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«© 2006 William Blomquist ABSTRACT Water resources must be governed before they can be managed, and the crafting of governance institutions is an ...»

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Goodcell 1961: 3) In addition, the approach was criticized for introducing further uncertainty into California’s law of water rights. Efforts to apply the Raymond Basin approach as an institutional formula largely succeeded in the Central and West basins, but failed in the San Fernando and Mojave basins (Blomquist 1992).

Amending the Raymond Basin Constitution. On certain occasions, Raymond Basin users have modified the judgment to alter the management program or to reconstitute the basin governance system. The first modification, based on observed changes in basin conditions, was to the safe yield determination. Underground water levels throughout Raymond Basin rose through 1950 and held steady through 1955, despite ten years of drought and increased total water use. Late in 1950, Pasadena returned to court filed a motion for a review of the original judgment's safe yield determination. The court granted the motion and appointed the Division of Water Resources to make the review.

The Division filed its report in October 1954, containing a revision of the safe yield estimate to nearly 31,000 acre-feet, and recommending (after a small allowance for nonparties) that the decreed rights of the parties be increased to 30,622 acre-feet. The court issued a Modification of Judgment on April 29, 1955, increasing the decreed rights of the parties proportionately to a total of 30,622 acre-feet.

A second major modification involved basin replenishment. The original judgment made no provision for artificial replenishment of the basin with conserved or imported water supplies. However, the Los Angeles County Department of Public Works (formerly the Flood Control District) operates water spreading grounds on each of the surface streams in Raymond Basin -- the Arroyo Seco, the Eaton Wash, and Santa Anita Creek. In addition to these county operations, several Raymond Basin parties conduct water spreading operations -- the Kinneloa Irrigation District, the Las Flores Water Company, the Lincoln Avenue Water Company, the Rubio Canyon Land and Water Association, and the cities of Pasadena and Sierra Madre. Actions taken by these parties benefit all Raymond Basin water producers. In order to maintain an incentive for these parties to engage in spreading, parties modified the Raymond Basin Judgment in 1974 to allow pumping credits for spreading. Under the modification, the Watermaster determines each year the amount of water diverted for spreading, and the county Department of Public Works provides a statement of the amounts actually spread. Each party engaged in spreading is allowed in the following year to extract up to 80 percent of the amount credited to it, in addition to the its decreed right under the judgment.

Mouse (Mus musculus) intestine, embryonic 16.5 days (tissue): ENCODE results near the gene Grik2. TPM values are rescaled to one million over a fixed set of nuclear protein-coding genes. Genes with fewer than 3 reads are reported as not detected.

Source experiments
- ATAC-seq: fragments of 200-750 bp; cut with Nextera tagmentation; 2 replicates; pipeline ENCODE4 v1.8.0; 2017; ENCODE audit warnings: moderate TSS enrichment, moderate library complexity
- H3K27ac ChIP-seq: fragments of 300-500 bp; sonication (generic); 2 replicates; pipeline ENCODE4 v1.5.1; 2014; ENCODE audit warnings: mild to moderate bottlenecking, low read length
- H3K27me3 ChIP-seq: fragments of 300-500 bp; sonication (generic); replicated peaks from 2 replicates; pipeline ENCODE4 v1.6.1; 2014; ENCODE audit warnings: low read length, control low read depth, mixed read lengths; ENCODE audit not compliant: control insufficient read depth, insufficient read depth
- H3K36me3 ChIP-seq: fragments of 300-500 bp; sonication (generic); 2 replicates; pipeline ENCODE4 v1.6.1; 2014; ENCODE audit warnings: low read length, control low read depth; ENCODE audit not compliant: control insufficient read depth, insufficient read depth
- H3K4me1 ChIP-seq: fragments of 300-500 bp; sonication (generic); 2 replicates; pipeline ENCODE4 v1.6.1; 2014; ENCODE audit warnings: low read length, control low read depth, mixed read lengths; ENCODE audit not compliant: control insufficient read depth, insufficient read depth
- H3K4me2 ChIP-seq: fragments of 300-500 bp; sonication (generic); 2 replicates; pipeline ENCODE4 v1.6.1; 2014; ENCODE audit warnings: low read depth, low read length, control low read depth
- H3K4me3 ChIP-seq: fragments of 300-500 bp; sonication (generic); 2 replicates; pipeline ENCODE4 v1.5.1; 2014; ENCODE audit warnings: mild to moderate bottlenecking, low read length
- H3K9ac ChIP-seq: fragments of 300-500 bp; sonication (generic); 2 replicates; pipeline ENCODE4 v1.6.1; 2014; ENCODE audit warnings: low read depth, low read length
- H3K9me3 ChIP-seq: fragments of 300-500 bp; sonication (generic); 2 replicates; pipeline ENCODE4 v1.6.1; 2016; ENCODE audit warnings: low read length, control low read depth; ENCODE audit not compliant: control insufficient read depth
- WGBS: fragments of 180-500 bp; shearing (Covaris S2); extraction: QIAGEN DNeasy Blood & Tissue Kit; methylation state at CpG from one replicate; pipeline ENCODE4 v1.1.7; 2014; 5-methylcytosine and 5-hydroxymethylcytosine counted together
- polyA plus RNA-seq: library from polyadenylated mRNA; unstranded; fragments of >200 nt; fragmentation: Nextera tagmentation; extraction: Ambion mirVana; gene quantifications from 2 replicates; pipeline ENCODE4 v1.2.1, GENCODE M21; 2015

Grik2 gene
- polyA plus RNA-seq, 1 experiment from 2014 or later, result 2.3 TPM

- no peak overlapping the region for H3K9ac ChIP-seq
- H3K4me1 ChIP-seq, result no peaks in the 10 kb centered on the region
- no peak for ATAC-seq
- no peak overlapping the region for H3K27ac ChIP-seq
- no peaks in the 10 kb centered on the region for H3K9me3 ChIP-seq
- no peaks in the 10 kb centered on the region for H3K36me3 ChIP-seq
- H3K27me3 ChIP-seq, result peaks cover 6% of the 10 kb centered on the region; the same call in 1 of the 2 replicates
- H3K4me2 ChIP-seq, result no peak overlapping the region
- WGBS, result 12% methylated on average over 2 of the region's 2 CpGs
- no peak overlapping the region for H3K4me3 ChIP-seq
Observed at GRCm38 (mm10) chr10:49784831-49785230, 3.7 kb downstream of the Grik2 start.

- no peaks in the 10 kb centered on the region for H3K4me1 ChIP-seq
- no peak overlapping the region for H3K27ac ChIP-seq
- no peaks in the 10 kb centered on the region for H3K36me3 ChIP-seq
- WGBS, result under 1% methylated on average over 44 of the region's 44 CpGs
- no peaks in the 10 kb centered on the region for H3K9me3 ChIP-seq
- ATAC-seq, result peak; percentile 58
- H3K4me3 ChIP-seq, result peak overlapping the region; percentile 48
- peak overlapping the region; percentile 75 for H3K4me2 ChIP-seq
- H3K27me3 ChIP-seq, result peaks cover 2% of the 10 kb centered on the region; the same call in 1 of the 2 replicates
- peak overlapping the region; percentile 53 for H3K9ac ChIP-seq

In 1984, a third major modification to the Raymond Basin judgment reconstituted the basin governance system. Around the time of the 1974 Modification of Judgment, water users in the neighboring Main San Gabriel and Chino basins were developing a new form of watermaster organization. Instead of relying on the state Department of Water Resources as Watermaster, users in these basins selected multi-member watermasters composed of water users or their representatives, and dedicated to a more active approach to managing basin water conditions. After several years of consideration, the parties to the Raymond Basin judgment decided to change the basin governance structure. They returned to court and obtained a Modification of Judgment on March 16, 1984, replacing the Department of Water Resources as Watermaster with the Raymond Basin Management Board, successor to the Raymond Basin Advisory Board.

The 10-member Management Board, made up of Raymond Basin water users, operates generally by consensus, with the continuing jurisdiction of the court available for decisions in the event of future controversies. The board uses the offices of the Foothill Municipal Water District in La Canada-Flintridge for meetings and as a mailing address, and the General Manager of the District serves as the Assistant SecretaryTreasurer for the board and provides ongoing staff support. These arrangements economize on administrative costs of the board's Watermaster functions.